Honors to Kevin “Dookie” O’Loughlin
and Uncle Jimmy James
and Uncle Jimmy James
Tracker who could see the invisible Sunday Mail, Adelaide Now – February 11, 2007
© Nigel Hunt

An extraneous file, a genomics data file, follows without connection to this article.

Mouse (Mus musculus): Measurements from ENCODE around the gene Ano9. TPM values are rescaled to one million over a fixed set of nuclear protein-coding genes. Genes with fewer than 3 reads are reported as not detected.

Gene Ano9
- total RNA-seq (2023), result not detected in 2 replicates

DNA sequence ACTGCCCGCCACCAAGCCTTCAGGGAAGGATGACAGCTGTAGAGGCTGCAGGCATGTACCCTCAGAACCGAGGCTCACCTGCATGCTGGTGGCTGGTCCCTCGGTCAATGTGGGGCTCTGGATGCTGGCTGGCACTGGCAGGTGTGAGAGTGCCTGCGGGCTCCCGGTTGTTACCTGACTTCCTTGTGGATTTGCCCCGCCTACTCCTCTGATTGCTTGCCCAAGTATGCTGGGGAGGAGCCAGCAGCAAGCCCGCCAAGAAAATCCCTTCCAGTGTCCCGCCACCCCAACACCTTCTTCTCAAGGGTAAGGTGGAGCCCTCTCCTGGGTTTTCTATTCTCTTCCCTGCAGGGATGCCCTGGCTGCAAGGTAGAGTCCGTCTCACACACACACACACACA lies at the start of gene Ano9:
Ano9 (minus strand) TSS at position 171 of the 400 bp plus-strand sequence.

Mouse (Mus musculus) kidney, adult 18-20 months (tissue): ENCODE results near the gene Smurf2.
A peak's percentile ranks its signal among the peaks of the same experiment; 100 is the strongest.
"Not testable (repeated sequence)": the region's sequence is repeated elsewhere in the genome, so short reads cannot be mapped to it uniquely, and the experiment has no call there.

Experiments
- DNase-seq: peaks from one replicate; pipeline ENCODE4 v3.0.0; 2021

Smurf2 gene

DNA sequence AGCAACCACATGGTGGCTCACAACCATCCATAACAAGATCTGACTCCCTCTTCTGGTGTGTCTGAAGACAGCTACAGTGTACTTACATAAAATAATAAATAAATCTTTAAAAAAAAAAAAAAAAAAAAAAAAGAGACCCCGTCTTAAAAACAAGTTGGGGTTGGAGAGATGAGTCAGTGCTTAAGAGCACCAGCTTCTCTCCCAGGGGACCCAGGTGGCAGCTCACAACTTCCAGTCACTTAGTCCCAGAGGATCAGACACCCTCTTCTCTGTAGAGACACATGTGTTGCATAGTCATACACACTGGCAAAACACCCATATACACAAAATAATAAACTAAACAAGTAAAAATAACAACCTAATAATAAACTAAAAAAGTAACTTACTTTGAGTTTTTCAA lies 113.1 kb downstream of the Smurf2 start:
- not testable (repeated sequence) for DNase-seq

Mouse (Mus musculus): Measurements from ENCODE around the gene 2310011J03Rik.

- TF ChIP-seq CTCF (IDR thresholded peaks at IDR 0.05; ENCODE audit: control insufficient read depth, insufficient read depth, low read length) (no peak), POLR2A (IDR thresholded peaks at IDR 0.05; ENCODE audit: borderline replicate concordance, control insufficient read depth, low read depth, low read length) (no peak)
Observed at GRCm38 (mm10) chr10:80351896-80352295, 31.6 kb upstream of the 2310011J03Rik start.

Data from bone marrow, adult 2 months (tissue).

Jimmy James was the humble hero police turned to when all else failed. Nigel Hunt looks at the extraordinary talents of this South Australian legend.Jimmy James had every reason to hate white men. Used and abused after venturing off the Pitjantjatjara Lands as a youth, he felt the full force of the white bigotry that pervaded the early 1900s. After escaping enslavement on a cattle station, he could easily have grown into an angry man, just like many of his brothers. Instead, he emerged as one of the greatest healers of relations between the Aboriginal people and white Australians. For almost 50 years he worked closely with SA police and, in doing so, Jimmy James, the black tracker, became one of the most significant Aboriginal figures in SA’s history. Using tracking skills and instincts honed by generations of Pitjantjatjara men, Jimmy was instrumental in catching murderers, escapees and just about any other rogue who was silly enough to flee into the bush. Of the 104 times police enlisted the services of the proud tracker, two cases have become celebrated. The first was in 1966 when he found a young girl who had been wandering lost in the Adelaide Hills. For three days, more than 150 police and volunteers had been scouring bushland near Mylor searching for Wendy Pfeiffer, 9, following her abduction. On the fourth day, police called in Jimmy. It took him just three hours to find her. After picking up her trail he led police through 20km of scrubland to where she was on the banks of the Onkaparinga River. His actions in finding the girl ensured a place for him in the hearts of all South Australians at the time. The second case is perhaps even more recognised. In 1982, he spent six days tracking child killer James George Smith after he escaped custody in the Riverland. The chase covered more than 100km through some of the state’s roughest country. In the end, Jimmy’s brilliance prevailed. The Smith case is remembered fondly by veteran police officer Sid Thomas, now a Senior Sergeant at Sturt CIB. In 1982, he was attached to the former Special Crime Squad, assigned to the Smith manhunt several days after it started. He recalls taking a woman Smith had raped shortly after his escape to the last location she had seen the child killer in the Riverland. From then it was a game of cat and mouse. While some clues were obvious, others were only noticed by Jimmy. A broken twig, disturbed insect nest or a barely perceptible footprint Smith left behind as he headed for the border. Sen-Sgt Thomas remembers Jimmy explaining his work to him and other police officers involved in the manhunt as it unfolded. “He tried to teach us,” he said. “He told us what animal tracks belonged to, how big and even what they were doing and how he knew. “He could tell how long a twig or a branch had been broken by looking at it, but we had no idea. “It made the whole thing quite interesting. Often he joked that he had taught us enough and we should take over the tracking.” Sen-Sgt Thomas said Jimmy’s skill was evident when he lost Smith’s trail. He would sit and study his environment, the landscape and the terrain and try to predict the path his quarry would take. Invariably, he was spot on. This occurred for the umpteenth time on day six of the manhunt when, seemingly out of nowhere, Jimmy told police to stop. He walked into the scrub for a few hundred metres until he again picked up the trail. But this time he would walk no more, simply pointing to a rise another few hundred metres away. Sure enough, Smith was found sleeping under a tree, just where Jimmy indicated. A polite tap on the head with a shotgun barrel woke Smith from his slumber. “You could see the look of satisfaction on Jimmy’s face that he had achieved what he set out to do,” Sen- Sgt Thomas said. “He loved it, he loved helping.”